Terrorists Lay Waste to South Africa’s Parliament Buildings

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On Sunday, firefighters fought a large fire at South Africa’s Parliamentary complex.

This blasted a dark column of flames and smoke into the air, just above the city of Cape Town, and forced some of the building’s roofs to fall.


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The Fire Destroyed Everything

According to Minister of Public Works and Development Patricia de Lille, the fire was started on the third floor of an old office complex. It moved to the National Assembly building, where South Africa’s Parliament presently meets.

De Lille told journalists on the scene, “The fire is currently in the National Assembly rooms. This is a really sad day for the system because Parliament is our democracy’s home.”

No injuries were recorded, according to Jermaine Carelse, a spokesperson for the city of Cape Town Emergency services Department. The legislature was shut for vacations.

Carelse said security guards first noticed the fire at 6 a.m., and 35 firemen responded. On a crane, some of them were lifted into the skyline of Cape Town to pour water on the fire from above.

Firefighters Continue to Battle the Blase

According to De Lille, South African President Cyril Ramaphosa was updated on the fire; it was too early to predict the reason. Authorities were checking video camera footage, she added.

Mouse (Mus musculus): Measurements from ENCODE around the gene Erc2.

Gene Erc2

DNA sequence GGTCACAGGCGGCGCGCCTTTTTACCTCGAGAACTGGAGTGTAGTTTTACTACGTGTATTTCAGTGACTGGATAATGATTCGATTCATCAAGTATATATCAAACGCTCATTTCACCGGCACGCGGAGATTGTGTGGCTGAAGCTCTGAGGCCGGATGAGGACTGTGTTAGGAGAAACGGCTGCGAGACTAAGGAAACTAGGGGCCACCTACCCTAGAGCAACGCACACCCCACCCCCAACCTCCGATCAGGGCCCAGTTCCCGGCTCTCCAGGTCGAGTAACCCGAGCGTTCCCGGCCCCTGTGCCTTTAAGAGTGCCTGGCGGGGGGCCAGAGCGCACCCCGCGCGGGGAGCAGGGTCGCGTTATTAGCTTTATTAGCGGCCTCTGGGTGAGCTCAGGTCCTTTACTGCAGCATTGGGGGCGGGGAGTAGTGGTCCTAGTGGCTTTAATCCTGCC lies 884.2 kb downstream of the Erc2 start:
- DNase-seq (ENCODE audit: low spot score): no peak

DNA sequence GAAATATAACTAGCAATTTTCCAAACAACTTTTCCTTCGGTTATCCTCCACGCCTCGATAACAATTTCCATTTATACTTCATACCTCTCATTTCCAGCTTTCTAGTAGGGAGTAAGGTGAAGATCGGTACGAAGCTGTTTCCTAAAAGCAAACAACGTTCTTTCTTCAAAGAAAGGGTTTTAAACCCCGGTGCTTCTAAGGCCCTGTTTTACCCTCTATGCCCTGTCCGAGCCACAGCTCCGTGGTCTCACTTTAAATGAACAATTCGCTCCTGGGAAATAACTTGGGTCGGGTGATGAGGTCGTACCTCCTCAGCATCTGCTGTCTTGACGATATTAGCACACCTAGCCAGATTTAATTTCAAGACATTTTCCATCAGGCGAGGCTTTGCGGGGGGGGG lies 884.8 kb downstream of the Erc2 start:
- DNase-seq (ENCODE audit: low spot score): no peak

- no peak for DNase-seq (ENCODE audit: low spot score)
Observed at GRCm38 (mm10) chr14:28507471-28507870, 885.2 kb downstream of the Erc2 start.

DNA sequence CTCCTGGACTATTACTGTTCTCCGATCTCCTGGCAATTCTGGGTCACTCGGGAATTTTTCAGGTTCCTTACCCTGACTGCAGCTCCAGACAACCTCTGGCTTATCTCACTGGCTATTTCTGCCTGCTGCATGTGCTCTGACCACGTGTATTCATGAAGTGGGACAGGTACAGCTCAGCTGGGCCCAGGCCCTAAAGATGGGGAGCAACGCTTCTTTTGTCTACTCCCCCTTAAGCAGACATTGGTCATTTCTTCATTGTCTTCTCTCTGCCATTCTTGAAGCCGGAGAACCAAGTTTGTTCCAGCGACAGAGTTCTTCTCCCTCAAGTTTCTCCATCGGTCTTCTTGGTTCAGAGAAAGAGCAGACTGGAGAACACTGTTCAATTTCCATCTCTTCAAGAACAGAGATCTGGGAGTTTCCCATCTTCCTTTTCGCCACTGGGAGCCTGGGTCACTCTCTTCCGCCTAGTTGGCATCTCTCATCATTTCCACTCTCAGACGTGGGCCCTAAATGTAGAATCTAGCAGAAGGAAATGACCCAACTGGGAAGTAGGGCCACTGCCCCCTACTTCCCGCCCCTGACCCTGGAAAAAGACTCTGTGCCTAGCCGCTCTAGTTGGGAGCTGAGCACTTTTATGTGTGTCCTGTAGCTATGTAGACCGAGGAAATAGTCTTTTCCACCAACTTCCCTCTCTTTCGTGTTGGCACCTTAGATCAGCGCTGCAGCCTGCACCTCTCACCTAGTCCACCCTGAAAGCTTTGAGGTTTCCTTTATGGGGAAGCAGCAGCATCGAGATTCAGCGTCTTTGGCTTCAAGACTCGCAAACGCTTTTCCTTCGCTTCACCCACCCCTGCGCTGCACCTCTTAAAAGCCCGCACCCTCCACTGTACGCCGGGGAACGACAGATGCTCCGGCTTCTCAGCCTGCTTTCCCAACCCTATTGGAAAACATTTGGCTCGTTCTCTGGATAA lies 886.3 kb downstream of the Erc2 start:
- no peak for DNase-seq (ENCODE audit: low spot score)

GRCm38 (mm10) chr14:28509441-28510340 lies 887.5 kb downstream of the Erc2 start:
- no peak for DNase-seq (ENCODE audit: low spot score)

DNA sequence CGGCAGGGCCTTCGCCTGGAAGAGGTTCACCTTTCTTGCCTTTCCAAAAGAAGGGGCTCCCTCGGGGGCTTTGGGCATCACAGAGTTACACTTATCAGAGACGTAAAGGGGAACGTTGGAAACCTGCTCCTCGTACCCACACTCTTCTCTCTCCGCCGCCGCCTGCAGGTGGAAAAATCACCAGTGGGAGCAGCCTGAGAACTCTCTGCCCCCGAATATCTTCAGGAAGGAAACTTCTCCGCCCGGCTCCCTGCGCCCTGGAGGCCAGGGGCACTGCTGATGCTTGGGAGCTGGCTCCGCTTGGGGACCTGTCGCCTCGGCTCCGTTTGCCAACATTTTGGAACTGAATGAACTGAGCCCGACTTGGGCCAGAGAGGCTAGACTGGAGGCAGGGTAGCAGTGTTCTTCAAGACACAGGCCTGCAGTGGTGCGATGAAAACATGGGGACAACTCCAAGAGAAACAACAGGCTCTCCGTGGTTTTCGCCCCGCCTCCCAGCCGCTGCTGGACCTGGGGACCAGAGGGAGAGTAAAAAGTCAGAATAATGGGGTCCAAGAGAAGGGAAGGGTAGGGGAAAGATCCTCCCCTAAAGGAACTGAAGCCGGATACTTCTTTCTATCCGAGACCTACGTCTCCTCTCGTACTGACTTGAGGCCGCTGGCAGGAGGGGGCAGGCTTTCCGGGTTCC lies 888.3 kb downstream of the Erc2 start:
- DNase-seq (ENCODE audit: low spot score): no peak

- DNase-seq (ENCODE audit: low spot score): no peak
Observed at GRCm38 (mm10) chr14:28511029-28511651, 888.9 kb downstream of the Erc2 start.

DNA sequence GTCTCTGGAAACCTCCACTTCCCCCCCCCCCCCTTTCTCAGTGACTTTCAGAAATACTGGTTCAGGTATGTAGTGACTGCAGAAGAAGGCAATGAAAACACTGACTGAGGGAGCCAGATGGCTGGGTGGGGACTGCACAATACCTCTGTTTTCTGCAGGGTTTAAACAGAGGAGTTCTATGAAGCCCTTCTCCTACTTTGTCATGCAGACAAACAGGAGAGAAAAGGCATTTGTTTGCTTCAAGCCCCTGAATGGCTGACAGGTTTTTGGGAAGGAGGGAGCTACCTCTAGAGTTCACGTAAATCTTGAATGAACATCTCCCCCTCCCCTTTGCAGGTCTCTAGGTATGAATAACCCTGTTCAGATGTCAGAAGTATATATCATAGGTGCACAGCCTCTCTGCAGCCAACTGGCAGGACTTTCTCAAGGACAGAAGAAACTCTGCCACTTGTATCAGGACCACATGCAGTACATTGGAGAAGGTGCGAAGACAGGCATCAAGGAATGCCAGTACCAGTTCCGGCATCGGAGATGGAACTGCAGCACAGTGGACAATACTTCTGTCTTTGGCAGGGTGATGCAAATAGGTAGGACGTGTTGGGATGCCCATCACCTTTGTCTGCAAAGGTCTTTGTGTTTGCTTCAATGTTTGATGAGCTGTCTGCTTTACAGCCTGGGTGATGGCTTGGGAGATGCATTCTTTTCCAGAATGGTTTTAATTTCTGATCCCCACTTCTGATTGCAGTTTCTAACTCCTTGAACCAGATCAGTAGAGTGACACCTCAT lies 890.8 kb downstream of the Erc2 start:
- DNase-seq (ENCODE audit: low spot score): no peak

The sprinkler system was turned off before the fire started. South Africa’s HAWKs (FBI) have taken over the investigation and a 51-year-old man has been arrested.


President Cyril Ramaphosa and a number of other senior South African leaders were in Cape Town on Saturday for Archbishop Desmond Tutu’s memorial. This was held in the city’s St. George’s Cathedral, approximately a block from the Parliament precinct.

The complex is divided into three portions: the original Parliament building, which was finished in the late 1800s, and two modern sections, which were constructed in the 20th century.

De Lille told journalists in front of the Parliament complex gates that the fire started in the old Parliament House, which is located behind the National Assembly.

She declared firemen “had the thing under control” during the presentation; however, the fire quickly spread and tore through the present Parliament building.


Officials feared the heat would force other parts of the precinct’s structures to collapse and historical items inside would be damaged or destroyed. The beautiful white Pairlament building was burned to the ground, and smoke blew from its roof.

“The roof’s bitumen is even bubbling, indicating extreme heat. Some walls have been reported to have fissures, which could signal a collapse,” Carelse told the News24 website.

The facility was sealed off and roads were closed by police. People put flowers and other memorials to Tutu near some of the blocked-off places.

Last year, a massive wildfire on the slopes of Cape Town’s famous Table Mountain spread to nearby buildings, destroying a portion of the University of Cape Town’s historic library.